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In an abandoned mine in southern Spain, there is a room of pure crystal.
To get there, you'll have to descend deep into tunnels, climb a ladder into an inconspicuous hole in the rocks and squeeze through a jagged tube of gypsum crystals barely wide enough for one person. If you make it that far, you'll be standing inside the world's largest geode: the Pulpí Geode, a 390-cubic-foot (11 cubic meters) cavity about the size of a cement mixer drum, studded with crystals as clear as ice and sharp as spears on every surface.
Geode - Before
While you may have never stood inside a geode, you've probably held, or at least seen, one before.
"Many people have little geodes in their home," Juan Manuel García-Ruiz, a geologist at the Spanish National Research Council and co-author of a new paper on the history of the Pulpí Geode, told Live Science. "It's normally defined as an egg-shaped cavity inside a rock, lined with crystals."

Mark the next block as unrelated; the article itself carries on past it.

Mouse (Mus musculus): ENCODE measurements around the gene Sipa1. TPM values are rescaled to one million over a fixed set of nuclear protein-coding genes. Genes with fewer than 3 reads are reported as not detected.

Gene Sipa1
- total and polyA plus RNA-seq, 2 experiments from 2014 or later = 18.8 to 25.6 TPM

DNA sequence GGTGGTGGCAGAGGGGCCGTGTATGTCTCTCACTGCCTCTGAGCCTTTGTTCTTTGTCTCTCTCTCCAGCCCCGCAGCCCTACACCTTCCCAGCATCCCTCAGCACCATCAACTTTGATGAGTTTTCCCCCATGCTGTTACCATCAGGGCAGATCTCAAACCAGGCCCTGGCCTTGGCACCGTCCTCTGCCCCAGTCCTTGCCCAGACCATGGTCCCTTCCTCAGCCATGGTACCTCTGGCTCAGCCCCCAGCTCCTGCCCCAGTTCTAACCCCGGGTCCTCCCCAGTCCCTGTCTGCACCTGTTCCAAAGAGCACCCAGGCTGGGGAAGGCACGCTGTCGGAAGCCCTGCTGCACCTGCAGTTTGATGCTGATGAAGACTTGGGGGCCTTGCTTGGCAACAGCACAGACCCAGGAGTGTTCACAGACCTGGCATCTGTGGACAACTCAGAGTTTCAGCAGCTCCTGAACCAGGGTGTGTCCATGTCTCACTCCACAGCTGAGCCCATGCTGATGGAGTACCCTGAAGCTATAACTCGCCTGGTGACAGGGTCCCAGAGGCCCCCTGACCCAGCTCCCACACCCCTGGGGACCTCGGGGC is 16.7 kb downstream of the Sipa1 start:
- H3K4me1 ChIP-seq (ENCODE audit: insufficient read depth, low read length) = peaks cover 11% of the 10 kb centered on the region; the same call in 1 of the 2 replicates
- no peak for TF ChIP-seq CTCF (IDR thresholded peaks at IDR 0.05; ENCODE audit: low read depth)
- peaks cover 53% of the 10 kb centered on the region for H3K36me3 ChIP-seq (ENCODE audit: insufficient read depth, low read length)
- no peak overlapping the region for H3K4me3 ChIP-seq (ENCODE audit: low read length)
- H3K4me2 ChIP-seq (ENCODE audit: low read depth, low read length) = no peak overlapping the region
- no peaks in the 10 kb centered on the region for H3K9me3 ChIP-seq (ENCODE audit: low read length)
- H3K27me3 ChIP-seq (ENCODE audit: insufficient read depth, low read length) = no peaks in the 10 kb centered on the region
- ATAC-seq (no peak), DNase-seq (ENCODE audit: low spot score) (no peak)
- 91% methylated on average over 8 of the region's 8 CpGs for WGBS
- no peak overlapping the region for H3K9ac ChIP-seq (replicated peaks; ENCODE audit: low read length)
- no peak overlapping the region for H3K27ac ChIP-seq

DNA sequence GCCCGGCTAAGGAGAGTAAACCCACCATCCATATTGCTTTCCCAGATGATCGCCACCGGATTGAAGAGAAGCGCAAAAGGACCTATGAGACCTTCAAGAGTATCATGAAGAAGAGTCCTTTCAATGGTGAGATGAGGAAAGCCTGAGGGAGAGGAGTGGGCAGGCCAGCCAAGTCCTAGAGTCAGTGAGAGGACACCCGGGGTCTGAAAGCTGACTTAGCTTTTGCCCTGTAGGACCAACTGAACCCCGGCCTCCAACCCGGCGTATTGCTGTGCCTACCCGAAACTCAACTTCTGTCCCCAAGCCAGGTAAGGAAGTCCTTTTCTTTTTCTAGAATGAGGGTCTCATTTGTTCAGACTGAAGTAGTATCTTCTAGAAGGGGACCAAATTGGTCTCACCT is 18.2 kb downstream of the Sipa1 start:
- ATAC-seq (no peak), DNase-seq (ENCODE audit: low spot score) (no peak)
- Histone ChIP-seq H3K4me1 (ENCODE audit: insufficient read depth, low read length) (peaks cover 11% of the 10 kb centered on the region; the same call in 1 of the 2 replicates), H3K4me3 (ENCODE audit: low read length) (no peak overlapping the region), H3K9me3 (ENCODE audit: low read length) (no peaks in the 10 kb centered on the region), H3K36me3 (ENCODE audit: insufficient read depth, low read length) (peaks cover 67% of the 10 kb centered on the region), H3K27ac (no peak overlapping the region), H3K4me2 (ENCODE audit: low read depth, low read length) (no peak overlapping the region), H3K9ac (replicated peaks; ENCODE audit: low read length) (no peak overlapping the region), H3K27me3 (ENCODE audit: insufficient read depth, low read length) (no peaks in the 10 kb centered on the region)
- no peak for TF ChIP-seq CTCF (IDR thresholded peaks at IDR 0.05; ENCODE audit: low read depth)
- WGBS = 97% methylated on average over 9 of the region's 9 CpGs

Crystals - Water - Seeps - Pores - Rock
Those crystals can form after water seeps through tiny pores in a rock's surface, ferrying even tinier minerals into the hollow interior. Depending on the size of the rock cavity, crystals can continue growing for thousands or millions of years, creating caches of amethyst, quartz and many other shiny minerals.
The crystal columns at Pulpí are made of gypsum — the product of water, calcium sulfate, and lots and lots of time — but not much else has been revealed about them since the geode's unexpected discovery in 2000. In a study published Oct. 15 in the journal Geology, García-Ruiz and his colleagues attempted to shed some new light on the mysterious cave by narrowing down how and when the geode formed.
García-Ruiz - Stranger - Crystals - Study - Mexico
García-Ruiz is no stranger to giant crystals. In 2007, he published a study on Mexico's fantastical Cave of Crystals, a basketball-court-size cavern...
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